The temperatures are a few degrees colder than the previous lowest measured air temperature of -89.2 °C, set in 1983 at the Russian Vostok Research Station. Learn more here.
December 3, 2013
Wouldn’t it be wonderful if you never had to worry about germs crawling around on your kitchen countertop? Well, thanks to a new discovery by Aussie scientists, that could soon be a reality. And it doesn’t require a drop of disinfectant.
It’s called black silicon. While the material itself was discovered back in the 1990s by some Harvard guys, scientists only recently stumbled across its antibacterial properties after studying the wings of cicadas and dragonflies. They discovered that nanostructures shaped like little pillars on the wings effectively shreds and kills any bacteria that tried to settle there. With spikes that are just 500 nanometers high, black silicon (pictured below) has the same property. Bacteria literally can’t land on the surface without being destroyed by the spikes.
Now for the potential downside. While useful for camera sensors and solar cells, black silicon hasn’t really been commercialised, so we don’t know how expensive it would be to produce it on a large enough scale to replace kitchen countertops across the nation. Learn more here.
December 1, 2013
Professor John Hattie, has been Professor of Education and Director of the Melbourne Education Research Institute at the University of Melbourne, Australia, since March 2011. He was previously Professor of Education at the University of Auckland. His research interests include performance indicators and evaluation in education, as well as creativity measurement and models of teaching and learning. He is a proponent of evidence based quantitative research methodologies on the influences on student achievement.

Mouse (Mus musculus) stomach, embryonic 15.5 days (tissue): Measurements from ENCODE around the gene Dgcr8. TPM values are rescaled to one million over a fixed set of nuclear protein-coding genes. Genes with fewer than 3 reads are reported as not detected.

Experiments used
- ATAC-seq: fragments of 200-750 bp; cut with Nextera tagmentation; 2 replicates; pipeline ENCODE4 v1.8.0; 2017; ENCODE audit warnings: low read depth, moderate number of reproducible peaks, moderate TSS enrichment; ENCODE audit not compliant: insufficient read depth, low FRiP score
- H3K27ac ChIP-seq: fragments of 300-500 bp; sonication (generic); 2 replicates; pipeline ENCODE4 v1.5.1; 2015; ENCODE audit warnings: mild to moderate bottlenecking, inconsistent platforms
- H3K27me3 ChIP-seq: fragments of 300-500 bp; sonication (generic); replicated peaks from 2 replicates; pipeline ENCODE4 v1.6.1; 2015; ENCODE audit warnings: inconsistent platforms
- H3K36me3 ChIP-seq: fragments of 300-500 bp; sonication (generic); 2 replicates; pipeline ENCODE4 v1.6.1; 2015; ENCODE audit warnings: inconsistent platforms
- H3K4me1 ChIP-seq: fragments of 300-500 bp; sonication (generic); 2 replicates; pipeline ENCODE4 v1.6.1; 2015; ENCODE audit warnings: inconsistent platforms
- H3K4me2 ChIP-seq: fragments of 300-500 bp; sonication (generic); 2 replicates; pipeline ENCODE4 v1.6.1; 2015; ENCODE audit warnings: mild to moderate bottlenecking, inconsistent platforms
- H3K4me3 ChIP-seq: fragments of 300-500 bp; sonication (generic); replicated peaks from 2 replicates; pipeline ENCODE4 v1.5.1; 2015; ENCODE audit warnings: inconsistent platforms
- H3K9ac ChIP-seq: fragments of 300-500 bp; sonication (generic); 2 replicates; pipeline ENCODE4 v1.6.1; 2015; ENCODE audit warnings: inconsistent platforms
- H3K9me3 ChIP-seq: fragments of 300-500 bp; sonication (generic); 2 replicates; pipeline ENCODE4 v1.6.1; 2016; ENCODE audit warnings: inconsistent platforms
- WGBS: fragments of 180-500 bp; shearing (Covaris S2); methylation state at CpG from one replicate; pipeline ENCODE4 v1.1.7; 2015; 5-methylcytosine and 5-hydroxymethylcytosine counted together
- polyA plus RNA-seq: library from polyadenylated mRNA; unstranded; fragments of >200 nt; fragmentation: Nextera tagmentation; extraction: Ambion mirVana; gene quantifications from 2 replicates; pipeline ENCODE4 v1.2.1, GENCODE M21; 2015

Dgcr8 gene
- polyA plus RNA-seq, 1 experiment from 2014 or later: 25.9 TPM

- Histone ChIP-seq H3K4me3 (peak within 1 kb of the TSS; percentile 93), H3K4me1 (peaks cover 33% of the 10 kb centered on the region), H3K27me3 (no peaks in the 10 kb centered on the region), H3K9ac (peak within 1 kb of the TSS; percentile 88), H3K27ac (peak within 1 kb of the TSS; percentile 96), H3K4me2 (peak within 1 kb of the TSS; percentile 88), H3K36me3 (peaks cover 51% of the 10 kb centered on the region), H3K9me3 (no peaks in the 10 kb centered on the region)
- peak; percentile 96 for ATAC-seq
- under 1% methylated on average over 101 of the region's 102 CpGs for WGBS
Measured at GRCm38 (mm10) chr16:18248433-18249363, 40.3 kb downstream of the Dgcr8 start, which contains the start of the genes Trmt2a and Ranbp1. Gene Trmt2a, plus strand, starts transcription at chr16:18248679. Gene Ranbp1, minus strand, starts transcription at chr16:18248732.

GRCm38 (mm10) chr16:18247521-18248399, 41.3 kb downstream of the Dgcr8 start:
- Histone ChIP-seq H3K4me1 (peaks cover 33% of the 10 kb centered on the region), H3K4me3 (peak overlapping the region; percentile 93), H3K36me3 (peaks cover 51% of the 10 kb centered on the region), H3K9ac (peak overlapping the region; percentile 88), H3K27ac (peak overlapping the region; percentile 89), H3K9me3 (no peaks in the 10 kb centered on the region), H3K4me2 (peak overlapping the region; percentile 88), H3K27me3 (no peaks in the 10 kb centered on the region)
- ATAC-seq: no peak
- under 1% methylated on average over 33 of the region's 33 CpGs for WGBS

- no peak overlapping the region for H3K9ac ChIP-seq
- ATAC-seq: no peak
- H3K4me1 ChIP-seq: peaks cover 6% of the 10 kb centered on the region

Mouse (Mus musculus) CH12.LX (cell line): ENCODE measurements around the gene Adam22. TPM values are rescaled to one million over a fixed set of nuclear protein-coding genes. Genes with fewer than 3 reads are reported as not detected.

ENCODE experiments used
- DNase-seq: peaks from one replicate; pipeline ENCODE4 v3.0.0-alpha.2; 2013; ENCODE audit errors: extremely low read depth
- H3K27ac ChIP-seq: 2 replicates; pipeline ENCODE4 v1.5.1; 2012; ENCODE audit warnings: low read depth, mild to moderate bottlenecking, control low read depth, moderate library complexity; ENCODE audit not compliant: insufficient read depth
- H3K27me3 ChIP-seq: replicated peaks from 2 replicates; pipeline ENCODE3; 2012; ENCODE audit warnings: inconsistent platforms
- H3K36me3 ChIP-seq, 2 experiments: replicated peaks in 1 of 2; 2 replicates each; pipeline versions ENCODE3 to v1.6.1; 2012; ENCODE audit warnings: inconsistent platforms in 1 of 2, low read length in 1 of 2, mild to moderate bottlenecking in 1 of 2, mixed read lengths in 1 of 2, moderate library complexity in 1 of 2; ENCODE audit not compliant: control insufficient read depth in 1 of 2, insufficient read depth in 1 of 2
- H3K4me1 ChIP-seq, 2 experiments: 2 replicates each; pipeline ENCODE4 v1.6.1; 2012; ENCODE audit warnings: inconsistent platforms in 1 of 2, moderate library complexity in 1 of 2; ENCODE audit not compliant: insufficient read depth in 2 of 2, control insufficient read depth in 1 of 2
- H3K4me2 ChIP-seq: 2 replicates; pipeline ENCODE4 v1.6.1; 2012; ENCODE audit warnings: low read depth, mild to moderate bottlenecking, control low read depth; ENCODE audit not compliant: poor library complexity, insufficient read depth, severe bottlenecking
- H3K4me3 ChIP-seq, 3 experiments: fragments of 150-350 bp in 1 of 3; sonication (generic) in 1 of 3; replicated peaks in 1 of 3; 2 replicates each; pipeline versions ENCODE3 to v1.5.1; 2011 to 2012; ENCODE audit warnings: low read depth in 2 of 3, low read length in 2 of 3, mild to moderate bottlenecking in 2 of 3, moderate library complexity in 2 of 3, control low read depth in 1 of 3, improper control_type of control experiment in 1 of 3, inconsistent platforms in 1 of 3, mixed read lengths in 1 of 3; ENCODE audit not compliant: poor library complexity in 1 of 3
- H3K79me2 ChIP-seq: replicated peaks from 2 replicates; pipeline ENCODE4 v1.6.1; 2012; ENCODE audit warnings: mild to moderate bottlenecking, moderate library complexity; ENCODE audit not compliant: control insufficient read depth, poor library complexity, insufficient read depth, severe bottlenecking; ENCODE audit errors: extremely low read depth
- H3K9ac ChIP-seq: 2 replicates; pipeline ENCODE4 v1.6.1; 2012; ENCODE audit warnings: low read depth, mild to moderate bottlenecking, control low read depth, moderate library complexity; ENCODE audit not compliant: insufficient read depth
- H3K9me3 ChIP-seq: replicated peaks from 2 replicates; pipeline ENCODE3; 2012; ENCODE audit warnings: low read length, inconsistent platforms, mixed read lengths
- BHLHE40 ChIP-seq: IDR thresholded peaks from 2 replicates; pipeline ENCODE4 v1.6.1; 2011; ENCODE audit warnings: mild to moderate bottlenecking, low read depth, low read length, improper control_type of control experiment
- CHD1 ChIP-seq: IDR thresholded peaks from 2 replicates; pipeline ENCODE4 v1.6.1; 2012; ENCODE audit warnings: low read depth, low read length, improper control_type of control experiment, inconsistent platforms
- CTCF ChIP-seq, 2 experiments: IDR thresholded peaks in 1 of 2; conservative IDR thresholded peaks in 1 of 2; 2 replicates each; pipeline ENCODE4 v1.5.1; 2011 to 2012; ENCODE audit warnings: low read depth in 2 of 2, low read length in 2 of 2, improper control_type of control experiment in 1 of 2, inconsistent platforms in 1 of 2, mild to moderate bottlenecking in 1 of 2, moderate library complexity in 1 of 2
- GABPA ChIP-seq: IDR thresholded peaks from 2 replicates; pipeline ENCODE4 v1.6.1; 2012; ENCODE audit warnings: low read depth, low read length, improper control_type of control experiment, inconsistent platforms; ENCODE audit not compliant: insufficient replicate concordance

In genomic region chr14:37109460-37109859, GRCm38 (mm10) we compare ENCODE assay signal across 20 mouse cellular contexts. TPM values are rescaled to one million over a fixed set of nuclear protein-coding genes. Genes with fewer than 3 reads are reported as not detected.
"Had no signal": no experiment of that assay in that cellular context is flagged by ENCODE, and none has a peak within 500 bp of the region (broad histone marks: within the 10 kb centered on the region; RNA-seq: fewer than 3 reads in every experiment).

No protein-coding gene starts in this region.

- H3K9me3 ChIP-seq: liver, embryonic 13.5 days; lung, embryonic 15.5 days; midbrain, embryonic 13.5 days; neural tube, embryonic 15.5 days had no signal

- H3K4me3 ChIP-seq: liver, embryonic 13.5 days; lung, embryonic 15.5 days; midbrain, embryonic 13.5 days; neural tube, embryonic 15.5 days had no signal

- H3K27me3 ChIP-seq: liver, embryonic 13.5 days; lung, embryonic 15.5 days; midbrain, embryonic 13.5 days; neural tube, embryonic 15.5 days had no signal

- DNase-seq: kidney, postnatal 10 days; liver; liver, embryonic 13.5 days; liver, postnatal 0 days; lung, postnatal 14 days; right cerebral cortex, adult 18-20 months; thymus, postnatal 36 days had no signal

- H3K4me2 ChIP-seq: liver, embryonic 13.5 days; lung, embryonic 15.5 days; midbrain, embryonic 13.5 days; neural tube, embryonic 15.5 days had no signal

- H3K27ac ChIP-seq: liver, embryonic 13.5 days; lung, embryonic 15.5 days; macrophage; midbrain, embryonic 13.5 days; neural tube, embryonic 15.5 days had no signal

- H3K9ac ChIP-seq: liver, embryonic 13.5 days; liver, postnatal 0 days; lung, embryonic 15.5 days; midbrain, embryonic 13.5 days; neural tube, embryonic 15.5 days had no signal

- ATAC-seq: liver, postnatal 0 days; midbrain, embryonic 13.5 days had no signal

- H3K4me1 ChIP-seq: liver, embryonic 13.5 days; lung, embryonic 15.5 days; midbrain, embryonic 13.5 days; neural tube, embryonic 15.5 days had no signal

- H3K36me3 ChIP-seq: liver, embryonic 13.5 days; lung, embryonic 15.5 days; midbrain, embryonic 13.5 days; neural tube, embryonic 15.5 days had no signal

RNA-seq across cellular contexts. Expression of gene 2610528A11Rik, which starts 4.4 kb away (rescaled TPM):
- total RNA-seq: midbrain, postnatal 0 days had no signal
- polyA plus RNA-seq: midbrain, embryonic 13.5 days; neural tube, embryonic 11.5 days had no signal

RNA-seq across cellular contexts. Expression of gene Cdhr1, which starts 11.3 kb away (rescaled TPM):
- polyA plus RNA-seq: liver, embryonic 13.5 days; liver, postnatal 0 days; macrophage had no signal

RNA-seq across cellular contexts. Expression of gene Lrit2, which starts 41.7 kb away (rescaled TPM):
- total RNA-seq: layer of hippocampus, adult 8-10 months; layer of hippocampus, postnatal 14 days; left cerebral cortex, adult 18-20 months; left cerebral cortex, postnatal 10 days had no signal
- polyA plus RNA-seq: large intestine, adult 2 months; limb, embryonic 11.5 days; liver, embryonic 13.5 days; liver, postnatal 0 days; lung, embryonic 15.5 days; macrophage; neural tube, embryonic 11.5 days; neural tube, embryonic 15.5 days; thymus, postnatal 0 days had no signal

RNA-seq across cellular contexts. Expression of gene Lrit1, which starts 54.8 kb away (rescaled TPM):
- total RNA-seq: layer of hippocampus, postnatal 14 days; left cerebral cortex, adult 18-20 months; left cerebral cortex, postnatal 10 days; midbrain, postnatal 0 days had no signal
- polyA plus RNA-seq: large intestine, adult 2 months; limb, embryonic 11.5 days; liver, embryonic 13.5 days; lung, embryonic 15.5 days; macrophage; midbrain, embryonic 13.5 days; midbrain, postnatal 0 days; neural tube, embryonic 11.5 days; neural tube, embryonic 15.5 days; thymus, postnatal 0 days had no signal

In this talk he presents results from his research on what really matters for the students achievement.
November 27, 2013
Why do teens—especially adolescent males—commit crimes more frequently than adults? One explanation may be that as a group, teenagers react more impulsively to threatening situations than do children or adults, likely because their brains have to work harder to rein in their behaviour.
Whether it’s driving too fast on a slick road or experimenting with drugs, teenagers have a reputation for courting danger that is often attributed to immaturity or poor decision-making. If immaturity or lack of judgment were the only problem, however, one would expect that children, whose brains are at an even earlier stage of development, would have an equal or greater penchant for risk-taking. But younger children tend to be more cautious than teenagers, suggesting that there is something unique about adolescent brain development that lures them to danger.
Brain region associated with restraint.
In an experiment to test impulsivity when faced with a threatening situation, adolescents showed significantly higher activity in a brain region called the ventromedial prefrontal cortex (vmPFC), which is involved in top-down control of behaviour. You could think of it as the brake. It’s as if the teenage brain might need to work a little harder than others to hold that response back. This could help explain why teenage criminals are less likely to be repeat offenders, as their brains develop into adulthood, it gets easier for them to rein in their behaviour. Learn more here.